Under the pen name Torquemada, Edward Poys Mathers published his mystery novel Cain's Jawbone in 1934. The Golden Age of detective fiction was in full swing in the 1920s and 30s, so there was no shortage of thrilling reads hitting the shelves. But Mathers's book is unlike any other—then and now. More than just a mystery on the page, Cain's Jawbone is a literary puzzle in and of itself. There are six killers in the novels which the reader must connect to their victims. But first, the readers must successfully rearranged the 100 pages purposefully printed out of order into the correct sequence.
In order to solve this all-consuming mystery, readers must implement a murder board. Popular with conspiracy theorists, amateur sleuths, and seasoned detectives alike, these may otherwise be referred to as "evidence boards," the disparaging "crazy walls," and the professional law enforcement term, "Anacapa charts." They involve the compiling of evidence and data—in this case, the pages of the book removed from the binding—to then be place on a board or wall and connected by string as you find the proper links and order.
If you happen to be renting an apartment and can't throw some thumbtacks into the wall, an actual murder board isn't technically necessary. But it's certainly more fun. So maybe invest in some poster board or repurpose some cardboard.
So why are we talking about a book nearly a century old? When one TikTok user—Sarah Scannell (@saruuuuuugh)—opened up about her fascination with Cain's Jawbone on the social video platform on November 14th, her passion for it took off across the site. Before long, the book was sold out on Amazon. Then it was sold out almost everywhere, causing a rush for the publisher to reprint it. The novel has been restocked, but the craze has caused this forgotten gem to go up in value, doubling its retail price.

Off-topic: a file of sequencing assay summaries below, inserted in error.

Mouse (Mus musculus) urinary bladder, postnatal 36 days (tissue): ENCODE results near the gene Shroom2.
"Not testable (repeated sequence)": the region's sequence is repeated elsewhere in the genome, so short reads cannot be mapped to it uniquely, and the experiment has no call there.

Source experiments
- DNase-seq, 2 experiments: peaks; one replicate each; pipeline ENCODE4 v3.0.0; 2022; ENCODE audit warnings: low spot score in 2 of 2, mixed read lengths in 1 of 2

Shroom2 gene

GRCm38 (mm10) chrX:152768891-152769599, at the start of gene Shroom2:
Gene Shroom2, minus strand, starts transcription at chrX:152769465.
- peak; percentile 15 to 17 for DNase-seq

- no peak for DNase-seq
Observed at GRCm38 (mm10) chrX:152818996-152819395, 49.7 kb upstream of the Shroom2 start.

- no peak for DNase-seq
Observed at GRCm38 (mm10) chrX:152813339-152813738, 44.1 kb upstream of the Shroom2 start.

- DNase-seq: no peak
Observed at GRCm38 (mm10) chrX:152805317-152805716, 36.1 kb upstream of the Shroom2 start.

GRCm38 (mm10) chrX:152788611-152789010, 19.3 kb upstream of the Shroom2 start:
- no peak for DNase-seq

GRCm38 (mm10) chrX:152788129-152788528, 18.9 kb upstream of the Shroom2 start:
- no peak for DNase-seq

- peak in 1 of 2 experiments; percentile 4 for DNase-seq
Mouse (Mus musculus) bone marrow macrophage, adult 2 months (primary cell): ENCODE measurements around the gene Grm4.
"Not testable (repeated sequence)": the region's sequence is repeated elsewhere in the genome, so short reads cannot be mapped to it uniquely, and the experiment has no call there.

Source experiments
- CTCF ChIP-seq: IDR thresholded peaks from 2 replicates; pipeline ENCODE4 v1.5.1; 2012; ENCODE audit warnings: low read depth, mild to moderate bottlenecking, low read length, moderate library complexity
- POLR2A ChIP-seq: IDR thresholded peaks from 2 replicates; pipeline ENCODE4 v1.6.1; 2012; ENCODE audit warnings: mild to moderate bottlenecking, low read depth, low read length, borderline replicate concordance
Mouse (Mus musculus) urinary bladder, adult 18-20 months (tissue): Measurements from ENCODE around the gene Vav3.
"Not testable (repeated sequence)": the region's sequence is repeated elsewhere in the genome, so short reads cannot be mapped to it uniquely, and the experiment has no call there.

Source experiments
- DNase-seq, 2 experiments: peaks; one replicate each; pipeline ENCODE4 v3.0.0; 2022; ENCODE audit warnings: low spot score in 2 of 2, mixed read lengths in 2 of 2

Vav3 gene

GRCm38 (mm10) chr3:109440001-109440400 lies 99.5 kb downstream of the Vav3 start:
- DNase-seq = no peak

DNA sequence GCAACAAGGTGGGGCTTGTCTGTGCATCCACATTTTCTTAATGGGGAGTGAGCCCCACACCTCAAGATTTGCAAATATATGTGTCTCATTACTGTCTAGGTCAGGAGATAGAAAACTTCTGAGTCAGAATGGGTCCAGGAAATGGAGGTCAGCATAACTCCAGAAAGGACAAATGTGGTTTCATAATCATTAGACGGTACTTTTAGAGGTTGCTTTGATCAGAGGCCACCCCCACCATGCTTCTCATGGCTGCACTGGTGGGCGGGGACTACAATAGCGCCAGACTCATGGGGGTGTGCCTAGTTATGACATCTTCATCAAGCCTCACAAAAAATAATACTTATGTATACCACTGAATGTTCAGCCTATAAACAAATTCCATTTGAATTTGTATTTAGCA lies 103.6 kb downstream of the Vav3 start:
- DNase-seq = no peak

However, while people are buying this exciting novel in droves, only three people have ever solved the book's puzzle. This feat was accomplished first by two British men in the 1930s, and then once more by British comedy writer John Finnemore in 2020.
The U.K. publisher of Cain's Jawbone—Unbound—is leaning into the craze to host a competition. Any reader who is able to successfully unravel the mystery by December 31st, 2022 will get a store credit at Unbound for £250, the equivalent of $332.51.
As of right now, TikTok's hashtag #cainsjawbone has 9.8 million views—and that number is rapidly growing. This is a labor of love being taken on by people all over the world. But people outside of the U.K. might have an especially hard time. After all, the book is rife with allusions British culture references, as well as literary concerns that were specific to the 1930s.
Of course, it's helpful that anyone willing to sacrifice an ounce of their pride can turn to a search engine for some help on the more culturally niche clues, but at the end of the day, that may be the least of readers' worries. The writing of this genius work is a collection of word play, literary allusions, spoonerisms, and deeply buried clues that would have even the sharpest tacks scratching their heads. To make matters worse, the order the pages fall into are less than obvious—each page begins and concludes on a fresh sentence. How many possible page combinations are there? It's a figure that's 158 numbers long.
But don't let any of that deter you. Join the leagues of at-home sleuths breaking a sweat over this mystery and nab your copy of Cain's Jawbone—while you still can.